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Just Let 'Em Go?

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posted on Nov, 4 2006 @ 07:47 AM
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I knew I could smell smoke last night. All you fine people were doin' some thinking last night I can see. I'm a little overwhelmed after reading through those posts, read a few of them twice. When I created the thread, I never expected to see so many intellectual responses. I thank you all for your contributions.

Alright, going to take this one slow so I don't miss anything.


Originally Posted by WyrdeOne
The same problems exist in higher education, namely the lowest common denominator approach that ignores the gifted in favor of the challenged.


Yes!

I completed three years of my bachelors degree, and had to move on. Should of after the first year, really should of after the second year. But after three I simply had too much. It was a waste of time, effort and money. The pace we moved at was embarrassing. What they spread out over four years, could of easily been completed in two. Why the hell am I paying thousands of dollars a year to be enrolled about 14 hours a week, then paying almost $2000 on books and then about $400 on parking, if were still not doing a god damn thing. I was really disappointed, thought things were going to be different and challenging. I'm no scholar, but I want to be tested. I expected to be pushed in my studies.



Originally Posted by WyrdeOne
To some extent the school system is in a position to make up for the shortcomings of mediocre parents. They get the kids for an extended period of time every day, and they have the resources to bring in ideas that would never surface at home.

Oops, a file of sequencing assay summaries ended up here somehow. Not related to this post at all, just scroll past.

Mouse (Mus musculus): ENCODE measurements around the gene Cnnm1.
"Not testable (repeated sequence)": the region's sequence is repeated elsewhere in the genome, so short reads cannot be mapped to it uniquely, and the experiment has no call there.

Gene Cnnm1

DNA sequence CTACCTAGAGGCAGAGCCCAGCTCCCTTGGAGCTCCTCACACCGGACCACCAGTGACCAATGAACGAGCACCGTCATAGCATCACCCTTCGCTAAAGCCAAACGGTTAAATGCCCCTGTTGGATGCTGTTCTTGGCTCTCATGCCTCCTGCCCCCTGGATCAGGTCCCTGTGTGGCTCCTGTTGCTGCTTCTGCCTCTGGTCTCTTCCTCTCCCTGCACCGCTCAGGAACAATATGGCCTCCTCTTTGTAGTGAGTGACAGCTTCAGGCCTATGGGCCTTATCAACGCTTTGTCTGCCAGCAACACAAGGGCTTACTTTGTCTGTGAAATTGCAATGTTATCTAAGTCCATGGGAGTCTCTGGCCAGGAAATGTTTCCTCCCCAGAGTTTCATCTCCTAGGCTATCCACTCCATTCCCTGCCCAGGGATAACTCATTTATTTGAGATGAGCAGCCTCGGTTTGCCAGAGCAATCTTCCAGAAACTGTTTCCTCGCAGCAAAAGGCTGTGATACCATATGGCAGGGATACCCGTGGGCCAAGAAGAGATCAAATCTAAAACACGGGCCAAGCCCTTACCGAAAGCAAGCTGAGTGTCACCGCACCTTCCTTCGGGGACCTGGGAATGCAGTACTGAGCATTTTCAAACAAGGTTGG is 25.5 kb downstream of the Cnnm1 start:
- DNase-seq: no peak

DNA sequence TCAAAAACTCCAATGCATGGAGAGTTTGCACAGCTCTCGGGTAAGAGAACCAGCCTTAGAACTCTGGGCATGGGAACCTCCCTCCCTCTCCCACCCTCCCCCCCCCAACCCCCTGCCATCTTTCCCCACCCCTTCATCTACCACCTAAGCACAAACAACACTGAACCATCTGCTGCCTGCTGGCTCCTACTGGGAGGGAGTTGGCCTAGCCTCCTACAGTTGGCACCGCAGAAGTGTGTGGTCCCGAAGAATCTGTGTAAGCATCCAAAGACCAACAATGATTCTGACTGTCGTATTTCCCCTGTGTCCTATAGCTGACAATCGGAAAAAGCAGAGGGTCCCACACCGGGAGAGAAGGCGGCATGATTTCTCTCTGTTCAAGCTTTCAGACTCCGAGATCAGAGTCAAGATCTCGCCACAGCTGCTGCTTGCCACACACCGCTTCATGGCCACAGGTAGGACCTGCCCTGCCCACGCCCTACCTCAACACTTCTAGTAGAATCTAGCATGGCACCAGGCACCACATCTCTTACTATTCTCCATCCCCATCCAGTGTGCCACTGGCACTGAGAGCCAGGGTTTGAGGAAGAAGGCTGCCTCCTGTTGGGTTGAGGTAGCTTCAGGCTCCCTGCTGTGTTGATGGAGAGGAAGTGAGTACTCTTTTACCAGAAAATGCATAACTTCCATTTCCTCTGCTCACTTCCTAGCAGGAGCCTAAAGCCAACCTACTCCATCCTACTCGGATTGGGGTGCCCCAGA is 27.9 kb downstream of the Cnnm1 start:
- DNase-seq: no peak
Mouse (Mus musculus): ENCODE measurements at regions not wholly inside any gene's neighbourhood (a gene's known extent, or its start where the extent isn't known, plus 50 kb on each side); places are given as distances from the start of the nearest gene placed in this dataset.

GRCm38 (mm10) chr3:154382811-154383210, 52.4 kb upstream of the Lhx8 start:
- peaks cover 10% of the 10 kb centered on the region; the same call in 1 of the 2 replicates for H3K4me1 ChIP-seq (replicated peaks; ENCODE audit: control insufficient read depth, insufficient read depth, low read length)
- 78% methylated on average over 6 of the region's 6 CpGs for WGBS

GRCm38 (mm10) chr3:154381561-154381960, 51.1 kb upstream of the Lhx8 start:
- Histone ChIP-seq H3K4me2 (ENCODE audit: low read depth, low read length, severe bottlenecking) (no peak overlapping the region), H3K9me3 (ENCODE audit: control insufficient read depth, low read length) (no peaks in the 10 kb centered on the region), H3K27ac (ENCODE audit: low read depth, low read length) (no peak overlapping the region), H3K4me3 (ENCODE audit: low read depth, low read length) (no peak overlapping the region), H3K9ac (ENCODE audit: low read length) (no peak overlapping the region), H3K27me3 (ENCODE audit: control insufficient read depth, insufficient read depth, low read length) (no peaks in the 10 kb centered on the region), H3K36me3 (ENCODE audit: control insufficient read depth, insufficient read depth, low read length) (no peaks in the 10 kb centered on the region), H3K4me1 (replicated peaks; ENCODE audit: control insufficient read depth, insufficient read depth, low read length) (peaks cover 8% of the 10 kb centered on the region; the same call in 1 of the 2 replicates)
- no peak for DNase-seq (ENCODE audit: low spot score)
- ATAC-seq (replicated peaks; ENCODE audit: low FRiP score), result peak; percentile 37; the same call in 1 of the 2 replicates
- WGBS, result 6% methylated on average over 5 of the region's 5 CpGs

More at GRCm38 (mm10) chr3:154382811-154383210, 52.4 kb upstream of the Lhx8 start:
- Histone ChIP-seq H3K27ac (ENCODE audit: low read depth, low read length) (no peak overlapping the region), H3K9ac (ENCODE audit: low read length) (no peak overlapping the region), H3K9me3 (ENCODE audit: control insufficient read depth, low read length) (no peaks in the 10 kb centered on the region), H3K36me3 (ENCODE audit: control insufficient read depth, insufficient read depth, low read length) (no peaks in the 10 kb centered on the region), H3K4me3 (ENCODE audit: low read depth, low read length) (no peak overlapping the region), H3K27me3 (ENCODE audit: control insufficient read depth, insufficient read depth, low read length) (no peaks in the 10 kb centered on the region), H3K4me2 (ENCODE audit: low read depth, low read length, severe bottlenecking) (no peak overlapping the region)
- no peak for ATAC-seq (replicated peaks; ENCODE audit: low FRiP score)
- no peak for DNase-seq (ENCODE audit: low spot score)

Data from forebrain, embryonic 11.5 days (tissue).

I've discussed this issue in my current course so much. At the moment I am enrolled in in a private institute to become a Social/Youth Worker. My goal is to work with misfortunate children, children in the justice system, kids with disabilities, etc., and I strongly believe the school system itself can do wonders to turn children around. My step-father was a seasonal fisherman and my mother was a housewife, so conversations in my house were severely restricted. The hours I spent at school were actually exciting, looking at issues that I had not even fathomed, or acknowledged its existence. Looking at the world from a new perspective was something I enjoyed. But alls we would get is a taste of something and then move on. On more than one occasion I was told to just let it go because it wasn't fair to other children that I asked so many questions and they wanted to move on to the next issue. Not fair to them? What about the kid who wants to learn more?

Inclusiveness is a positive, but it has its problems. Especially when those children who are included, exploit every second of the opportunity they are given. Many do take advantage of the opportunity, but the school yard bully who took up drinking and smoking at the ripe age of 11, should not be setting the pace for our studies.


Originally Posted by SportyMB
MOST people change their career goals in high school, so if they drop out and not take classes like algebra and read literature, when it comes time to decide what they really want to do....they'll be SOL and have very limited paths of where to go in life and what jobs to take.


I agree 100%. But my problem is with the narrow-mindedness of our education system. The focus should not be on Caesar, Hamlet, Algebra. It should take in account for the percentage that want to work in a specific field. If they choose to change their mind, the other path is always there for them. I actually enjoyed reading Shakespeare when I was in high school, but I know a lot of people who actually dropped out of high school due to it. They could not pass an English class, and in our high school the requirements were three english credits. We had 19 year old men taking an english course with 15 year olds on a regular basis.

The education system itself is a massive contradiction. The material is directed towards the upper echelon while the pace is for the kids who do not give a damn. What is the reasoning for this? The kids that want to learn are pissed off because of how slow we are moving, while the others are too overwhelmed to give it a chance.

Kids enrolled in the public school system should have more than one path to receive their high school diploma.


Originally Posted by WyrdeOne